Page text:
Harold Pinter: short plays – 5 stars

The People's Theatre, Newcastle. I went with some trepidation to the People's Studio space on opening night. Pinter's work can, in the wrong hands, go disastrously wrong, and even in skilled hands can be tough to sit through. I needn't have worried. Director Mary MacDonald and the cast have put together a programme of one-act … Continue reading Harold Pinter: short plays – 5 stars

My Big Gay Italian Wedding – 5 stars

Above The Stag Theatre, London. It's testament to the exuberant fun and sheer spectacle - not to mention the first class performances - of this production, that I didn't look down at my little pad once to make a note during the 90-minute running time. Fresh from a hugely successful run at this year's Edinburgh … Continue reading My Big Gay Italian Wedding – 5 stars

Ivanov – 0 stars

Theatre Collection, London. Victor Sobchak's dire production fails on pretty much every level. He shuffles his actors around the stage like a novice chess player blindly pushes the pieces around the board, but beyond that he appears to have bestowed nothing whatsoever of a director's eye on this piece. Settings are unclear and scene changes … Continue reading Ivanov – 0 stars

Hamlet Smith – 4 stars

Arch 61, London. Four seemingly disconnected and dysfunctional people, through a series of short intermittent monologues, take us on their roller-coaster ride of increasing frustrations over the course of a day, in this short piece by Spanish playwright Miguel Morillo and translated by Daniel Curshen. The play drips with misanthropic cynicism. The theme is very … Continue reading Hamlet Smith – 4 stars

I Have A Dream… – 3 stars

Producing theatre for children is a tricky thing to get right. Playing for easy, obvious laughs is a sure-fire way to get and keep your audience on board, but that's not always easy to achieve or the right choice creatively - particularly when you have as serious a subject matter as this. It is to … Continue reading I Have A Dream… – 3 stars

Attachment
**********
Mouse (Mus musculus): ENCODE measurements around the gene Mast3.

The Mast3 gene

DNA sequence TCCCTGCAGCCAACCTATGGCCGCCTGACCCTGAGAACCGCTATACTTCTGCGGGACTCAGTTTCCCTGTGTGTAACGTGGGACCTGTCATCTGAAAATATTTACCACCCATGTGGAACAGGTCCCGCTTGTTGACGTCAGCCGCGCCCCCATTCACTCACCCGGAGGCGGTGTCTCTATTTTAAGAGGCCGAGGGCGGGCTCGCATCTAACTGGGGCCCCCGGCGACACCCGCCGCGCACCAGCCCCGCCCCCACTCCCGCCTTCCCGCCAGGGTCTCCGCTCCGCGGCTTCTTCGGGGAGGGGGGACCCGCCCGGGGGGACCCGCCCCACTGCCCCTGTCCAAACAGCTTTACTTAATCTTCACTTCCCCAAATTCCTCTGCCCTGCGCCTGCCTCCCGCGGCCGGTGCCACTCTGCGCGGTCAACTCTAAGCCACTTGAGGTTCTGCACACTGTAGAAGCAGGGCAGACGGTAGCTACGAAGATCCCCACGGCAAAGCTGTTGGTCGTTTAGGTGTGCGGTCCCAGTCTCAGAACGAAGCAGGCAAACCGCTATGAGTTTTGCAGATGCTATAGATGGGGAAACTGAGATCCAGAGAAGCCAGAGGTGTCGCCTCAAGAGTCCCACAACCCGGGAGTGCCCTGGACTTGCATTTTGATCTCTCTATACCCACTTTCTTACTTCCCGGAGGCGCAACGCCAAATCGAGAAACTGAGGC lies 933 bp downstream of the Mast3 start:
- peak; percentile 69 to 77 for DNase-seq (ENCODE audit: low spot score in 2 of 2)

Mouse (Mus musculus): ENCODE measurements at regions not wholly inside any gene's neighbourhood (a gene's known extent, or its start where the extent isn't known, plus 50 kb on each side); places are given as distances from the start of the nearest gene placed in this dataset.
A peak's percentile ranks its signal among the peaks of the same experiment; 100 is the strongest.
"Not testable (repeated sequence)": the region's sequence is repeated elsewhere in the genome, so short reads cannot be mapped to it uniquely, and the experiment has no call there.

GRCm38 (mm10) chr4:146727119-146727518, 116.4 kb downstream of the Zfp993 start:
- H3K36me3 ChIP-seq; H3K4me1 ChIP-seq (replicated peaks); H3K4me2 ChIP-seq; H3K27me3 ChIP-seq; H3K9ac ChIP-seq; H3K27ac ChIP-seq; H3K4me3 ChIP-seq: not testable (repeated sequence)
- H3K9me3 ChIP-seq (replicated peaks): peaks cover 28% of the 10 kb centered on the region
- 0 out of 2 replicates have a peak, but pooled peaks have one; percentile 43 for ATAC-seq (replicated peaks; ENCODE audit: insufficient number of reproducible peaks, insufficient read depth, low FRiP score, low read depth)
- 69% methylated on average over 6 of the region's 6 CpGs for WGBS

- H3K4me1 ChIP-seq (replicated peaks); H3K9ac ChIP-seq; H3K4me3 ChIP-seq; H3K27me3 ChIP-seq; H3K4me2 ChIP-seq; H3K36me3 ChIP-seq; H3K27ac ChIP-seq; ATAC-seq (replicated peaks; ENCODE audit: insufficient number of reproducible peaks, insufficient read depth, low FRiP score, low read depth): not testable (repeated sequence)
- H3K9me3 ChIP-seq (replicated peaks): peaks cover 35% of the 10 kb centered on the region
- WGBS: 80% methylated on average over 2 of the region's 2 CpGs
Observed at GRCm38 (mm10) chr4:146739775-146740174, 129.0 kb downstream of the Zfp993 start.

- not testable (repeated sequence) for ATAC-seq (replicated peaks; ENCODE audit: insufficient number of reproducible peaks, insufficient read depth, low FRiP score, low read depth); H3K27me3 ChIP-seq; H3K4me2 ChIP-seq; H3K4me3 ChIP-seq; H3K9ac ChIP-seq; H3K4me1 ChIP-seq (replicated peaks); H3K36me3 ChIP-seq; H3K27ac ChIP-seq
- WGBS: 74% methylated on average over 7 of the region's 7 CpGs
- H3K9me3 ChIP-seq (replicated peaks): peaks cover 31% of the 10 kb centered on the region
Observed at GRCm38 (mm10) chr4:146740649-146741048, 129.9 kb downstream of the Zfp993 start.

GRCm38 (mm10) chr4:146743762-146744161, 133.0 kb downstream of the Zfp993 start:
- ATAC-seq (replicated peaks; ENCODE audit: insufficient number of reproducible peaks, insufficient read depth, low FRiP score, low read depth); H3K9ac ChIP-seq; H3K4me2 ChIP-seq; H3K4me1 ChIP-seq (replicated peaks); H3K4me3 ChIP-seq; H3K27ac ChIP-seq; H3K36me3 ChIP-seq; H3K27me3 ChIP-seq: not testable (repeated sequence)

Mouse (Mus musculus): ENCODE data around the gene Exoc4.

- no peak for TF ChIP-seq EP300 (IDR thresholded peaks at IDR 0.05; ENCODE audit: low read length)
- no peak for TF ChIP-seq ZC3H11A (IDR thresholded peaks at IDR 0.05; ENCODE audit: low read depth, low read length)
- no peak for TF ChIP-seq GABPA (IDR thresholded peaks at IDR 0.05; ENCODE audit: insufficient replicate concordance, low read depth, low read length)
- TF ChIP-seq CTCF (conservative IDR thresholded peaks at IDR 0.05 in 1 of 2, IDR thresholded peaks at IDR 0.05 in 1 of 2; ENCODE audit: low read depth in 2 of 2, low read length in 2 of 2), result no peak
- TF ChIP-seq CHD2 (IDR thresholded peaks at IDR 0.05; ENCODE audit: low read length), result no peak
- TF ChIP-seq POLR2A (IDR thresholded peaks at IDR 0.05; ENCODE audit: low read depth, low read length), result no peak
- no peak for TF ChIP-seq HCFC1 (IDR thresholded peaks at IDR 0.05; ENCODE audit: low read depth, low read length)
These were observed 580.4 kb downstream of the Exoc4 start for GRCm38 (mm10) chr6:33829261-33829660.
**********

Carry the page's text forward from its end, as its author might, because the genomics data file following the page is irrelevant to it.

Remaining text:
Double Act – 5 stars

Wimbledon Studio Theatre, London. It is 1972, and comedy double act Douglas and Adams are at the end of their successful summer season tour. They are riding high, with another TV series in the pipeline. But one of them has some news that will tear things apart. Martyn Grahame's script cracks along, full of witty … Continue reading Double Act – 5 stars

Kid Arthur and the Knights of the Revolution – 3 stars

This feels very much like a play of two halves. Set in a bleak not-too-distant future where "dreams have been outlawed and imagination has all but vanished", there is, during the first 20 minutes or so, a lot of information to get across, a bit too much exposition, and a cacophony of ideas. It all … Continue reading Kid Arthur and the Knights of the Revolution – 3 stars

Casual Violence: Choose Death Edinburgh Preview – 4 stars

New Red Lion Theatre, London. The New Red Lion in Islington is 'London's newest comedy venue', and on Saturday night played host to James Hamilton and his "tragi-comedy sketch bastards" Casual Violence, for the only London preview of their Edinburgh show. Having seen this group perform in the past, I was looking forward to this … Continue reading Casual Violence: Choose Death Edinburgh Preview – 4 stars

Phantasmagoria – 4 stars

'Phantasmagoria', we are told on the front of the program, is a noun meaning 'a fantastic sequence of haphazardly associative imagery…' and Gravel Theatre Company have certainly succeeded in producing that with their latest collection of three 20-minute plays. The first one is '80 Miles East Of Nowhere', written by Ciaran Dowd and directed by … Continue reading Phantasmagoria – 4 stars

Who Ate All The Pies? – 4 stars

Tristan Bates Theatre, The Actor's Centre, London. The cynical amongst us might think that "a modern musical football fable" going on this month is timed to coincide with the biggest football competition in the world. I rather suspect it is, to be honest, but don't let that put you off or make you think that … Continue reading Who Ate All The Pies? – 4 stars